- The world has lost its capacity to assess risk, and that’s a fact.
- The media is to blame, and the results look set to be cataclysmic.
The world has lost its capacity to assess risk, and that’s a fact. The media is to blame, and the results look set to be cataclysmic. For which reasons, it’s time to start thinking for ourselves and getting real about choices with consequences.
The starting point for the global disaster we are now hurtling into is information. I teach journalists and we always start by looking at what makes people reach for information. That’s why I know that you, currently, are reading more news than you were. Because humans look for more information, the more danger they think they are in.
Now, as it happens, the media hasn’t been super-profitable for the last 20 years or so. The reason, mostly, is Google – but that’s a story for another day. However, declining revenues has seen media products chase readers by becoming sensationalist. Danger lures readers, so ramp up danger. But that has consequences.
My stock example is the UK’s leading emotional hook, the safety of children. Stories of horror afflicted on children will make any parent go cold and move to protect their own children more. Thus, as UK tabloids chased extra sales, top stories became a single child kidnapped after school. It would grip the nation. In fact, the chance of the atrocity was one in 55 million, but it changed most parents’ behaviour.
This created a generation of children so cosseted, that in the last few years, scientists discovered that many had reached 18 and never been alone, thus stunting normal steps towards independence.
The result, as a full half of these kids went off to university unchaperoned is that they binge drink and take excessive risks.
Yet even ‘dying children’ has waned as an audience magnet, and thus, with older populations, suffering obesity, the media has moved to health. We never used to have stories of how sugar gave us cancer. It’s good we do, because no one wants to get cancer or diabetes from sugar. But where the media, and I mean globally, has shamed us all, is that good stories don’t assess risk, they just clamour danger.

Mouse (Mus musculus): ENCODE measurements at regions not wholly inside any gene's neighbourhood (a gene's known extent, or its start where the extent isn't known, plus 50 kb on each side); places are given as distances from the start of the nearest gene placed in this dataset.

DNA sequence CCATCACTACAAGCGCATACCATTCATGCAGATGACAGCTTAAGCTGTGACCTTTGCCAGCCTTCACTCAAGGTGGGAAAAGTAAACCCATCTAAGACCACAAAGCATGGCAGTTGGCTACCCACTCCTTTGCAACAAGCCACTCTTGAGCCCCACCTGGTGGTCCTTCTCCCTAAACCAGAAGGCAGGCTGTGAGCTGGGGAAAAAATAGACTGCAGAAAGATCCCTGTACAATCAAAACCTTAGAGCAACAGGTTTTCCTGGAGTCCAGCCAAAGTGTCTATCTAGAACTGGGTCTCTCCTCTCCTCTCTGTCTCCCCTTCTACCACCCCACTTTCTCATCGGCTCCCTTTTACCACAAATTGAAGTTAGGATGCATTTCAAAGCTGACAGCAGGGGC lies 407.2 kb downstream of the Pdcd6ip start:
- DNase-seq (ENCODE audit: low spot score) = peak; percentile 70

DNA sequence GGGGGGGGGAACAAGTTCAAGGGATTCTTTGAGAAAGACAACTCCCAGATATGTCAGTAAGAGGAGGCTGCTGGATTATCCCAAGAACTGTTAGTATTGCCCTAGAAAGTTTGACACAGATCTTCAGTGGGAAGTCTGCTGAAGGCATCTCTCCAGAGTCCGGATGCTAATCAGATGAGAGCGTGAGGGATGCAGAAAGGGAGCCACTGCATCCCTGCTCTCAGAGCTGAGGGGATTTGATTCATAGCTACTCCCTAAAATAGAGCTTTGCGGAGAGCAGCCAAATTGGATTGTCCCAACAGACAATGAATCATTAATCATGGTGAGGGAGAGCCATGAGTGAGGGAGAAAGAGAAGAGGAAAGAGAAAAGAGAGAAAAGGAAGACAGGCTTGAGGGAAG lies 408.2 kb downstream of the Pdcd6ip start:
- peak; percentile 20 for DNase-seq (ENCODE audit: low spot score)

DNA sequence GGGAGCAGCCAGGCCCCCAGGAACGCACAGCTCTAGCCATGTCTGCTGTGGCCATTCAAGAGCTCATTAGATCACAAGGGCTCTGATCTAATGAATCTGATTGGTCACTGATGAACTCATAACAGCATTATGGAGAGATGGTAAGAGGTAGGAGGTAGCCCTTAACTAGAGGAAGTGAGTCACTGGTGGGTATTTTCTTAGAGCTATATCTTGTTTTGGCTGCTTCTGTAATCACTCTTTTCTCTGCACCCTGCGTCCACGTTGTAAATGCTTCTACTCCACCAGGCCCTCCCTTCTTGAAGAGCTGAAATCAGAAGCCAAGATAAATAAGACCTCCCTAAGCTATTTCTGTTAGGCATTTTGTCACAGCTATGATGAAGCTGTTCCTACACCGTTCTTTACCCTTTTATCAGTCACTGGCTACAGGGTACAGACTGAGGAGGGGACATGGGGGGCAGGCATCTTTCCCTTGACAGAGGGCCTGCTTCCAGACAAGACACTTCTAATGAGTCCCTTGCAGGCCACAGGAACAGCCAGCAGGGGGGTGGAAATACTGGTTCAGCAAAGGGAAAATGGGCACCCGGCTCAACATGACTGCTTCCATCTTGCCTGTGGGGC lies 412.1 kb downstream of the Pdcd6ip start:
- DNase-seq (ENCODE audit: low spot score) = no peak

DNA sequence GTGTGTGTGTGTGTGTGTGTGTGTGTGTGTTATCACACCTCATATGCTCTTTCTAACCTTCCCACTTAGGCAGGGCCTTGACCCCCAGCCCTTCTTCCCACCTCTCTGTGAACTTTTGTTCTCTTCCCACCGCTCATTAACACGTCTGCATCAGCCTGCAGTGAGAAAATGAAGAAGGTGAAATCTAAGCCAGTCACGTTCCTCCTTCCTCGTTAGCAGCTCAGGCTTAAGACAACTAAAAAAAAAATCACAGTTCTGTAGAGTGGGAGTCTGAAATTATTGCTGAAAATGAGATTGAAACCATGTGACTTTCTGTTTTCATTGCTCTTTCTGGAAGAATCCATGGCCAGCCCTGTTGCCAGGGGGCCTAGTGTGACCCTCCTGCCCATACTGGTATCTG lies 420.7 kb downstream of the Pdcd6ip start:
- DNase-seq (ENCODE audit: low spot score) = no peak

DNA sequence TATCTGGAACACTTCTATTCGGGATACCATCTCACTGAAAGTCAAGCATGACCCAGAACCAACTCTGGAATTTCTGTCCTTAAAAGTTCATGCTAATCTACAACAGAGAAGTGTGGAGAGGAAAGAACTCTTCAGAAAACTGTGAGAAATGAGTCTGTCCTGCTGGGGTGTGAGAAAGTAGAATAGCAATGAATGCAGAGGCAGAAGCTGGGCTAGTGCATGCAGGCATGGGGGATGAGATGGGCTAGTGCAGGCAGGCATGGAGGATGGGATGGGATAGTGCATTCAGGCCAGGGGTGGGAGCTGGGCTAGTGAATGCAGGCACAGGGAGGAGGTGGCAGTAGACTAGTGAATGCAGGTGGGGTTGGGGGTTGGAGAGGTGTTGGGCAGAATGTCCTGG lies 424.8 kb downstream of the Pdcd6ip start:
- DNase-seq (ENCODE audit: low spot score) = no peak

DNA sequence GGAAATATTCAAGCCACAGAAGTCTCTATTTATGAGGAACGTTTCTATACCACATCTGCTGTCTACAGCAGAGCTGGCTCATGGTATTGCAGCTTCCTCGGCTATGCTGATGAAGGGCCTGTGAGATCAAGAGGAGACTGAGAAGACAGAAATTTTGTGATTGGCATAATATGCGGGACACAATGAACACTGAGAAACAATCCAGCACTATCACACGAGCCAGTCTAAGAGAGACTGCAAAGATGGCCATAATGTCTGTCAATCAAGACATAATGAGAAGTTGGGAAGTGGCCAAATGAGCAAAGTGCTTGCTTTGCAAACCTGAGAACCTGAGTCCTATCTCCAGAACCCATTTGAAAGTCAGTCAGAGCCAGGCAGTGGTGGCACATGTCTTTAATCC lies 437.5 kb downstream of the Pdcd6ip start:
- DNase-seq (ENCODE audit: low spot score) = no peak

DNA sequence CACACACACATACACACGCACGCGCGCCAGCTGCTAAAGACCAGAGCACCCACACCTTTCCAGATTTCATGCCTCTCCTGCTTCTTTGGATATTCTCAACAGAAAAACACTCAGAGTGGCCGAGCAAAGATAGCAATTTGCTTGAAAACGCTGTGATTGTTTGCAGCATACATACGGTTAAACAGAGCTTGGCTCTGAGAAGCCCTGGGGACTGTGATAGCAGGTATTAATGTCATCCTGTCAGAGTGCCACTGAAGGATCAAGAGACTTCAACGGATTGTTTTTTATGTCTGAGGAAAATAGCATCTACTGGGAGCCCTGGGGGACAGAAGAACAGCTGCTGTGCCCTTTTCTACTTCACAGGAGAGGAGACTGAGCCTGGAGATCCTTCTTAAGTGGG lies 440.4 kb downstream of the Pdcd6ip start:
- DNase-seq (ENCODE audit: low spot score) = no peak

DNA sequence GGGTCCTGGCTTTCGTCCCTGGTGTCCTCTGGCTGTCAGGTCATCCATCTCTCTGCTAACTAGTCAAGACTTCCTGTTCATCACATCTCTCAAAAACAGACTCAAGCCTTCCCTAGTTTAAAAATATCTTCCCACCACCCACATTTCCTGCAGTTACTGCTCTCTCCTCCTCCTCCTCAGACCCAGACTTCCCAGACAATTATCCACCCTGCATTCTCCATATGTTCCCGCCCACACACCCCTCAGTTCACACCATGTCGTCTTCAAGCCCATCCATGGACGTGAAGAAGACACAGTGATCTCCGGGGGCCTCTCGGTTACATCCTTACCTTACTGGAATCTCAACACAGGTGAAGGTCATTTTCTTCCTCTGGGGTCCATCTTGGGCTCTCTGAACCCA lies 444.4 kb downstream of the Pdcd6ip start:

And now that very progression has got us to coronavirus and pending global destruction. When I read that some super rich are heading into bunkers believing it won’t be safe as mobs strike on economic collapse, it’s a huge red flag. Where are we going now with this economic meltdown?
There are demos in the US, and riots in Paris (again). But these are only early stirrings. European nations are coming under pressure after a month to six weeks of lockdown to ease restrictions. And they actually must. Because somehow we simply lost the ability to count.
In the UK, coronavirus has caused 16,500 deaths. In 2018, the UK had 616,000 deaths, so this virus has cause 2.6 percent of its annual deaths so far.
The vast majority of these deaths were of people who were approaching death, sad to say. In Italy, 87 percent of those who have died from Coronavirus were over 70, in the UK, 80 percent were, and they have tended to be those with other conditions, such as cancer.
None of these are reasons not to do everything possible to save and extend these lives. But with 3,300 deaths of people under 70 at what economists are now saying will be a 35 percent contraction in GDP in the second quarter, we really have to sort out our costs and benefits. No death is good. Not a single brain tumour, not a single stroke. They are all awful.
But where the UK is going to close down one third of its economy that feeds one third of its 60 million people driven by a scourge accounting for just 3,300 under-70-year-old deaths, or 0.5 percent of its annual total, then someone has lost the ability to assess relative risk and make wise decisions.
For if mobs do follow, and down that path they will, the cost from starvation, violence, and all the rest will be way, way higher than a few thousand to a flu+. Is short, risk assessment was always how humanity thrived, and we need it.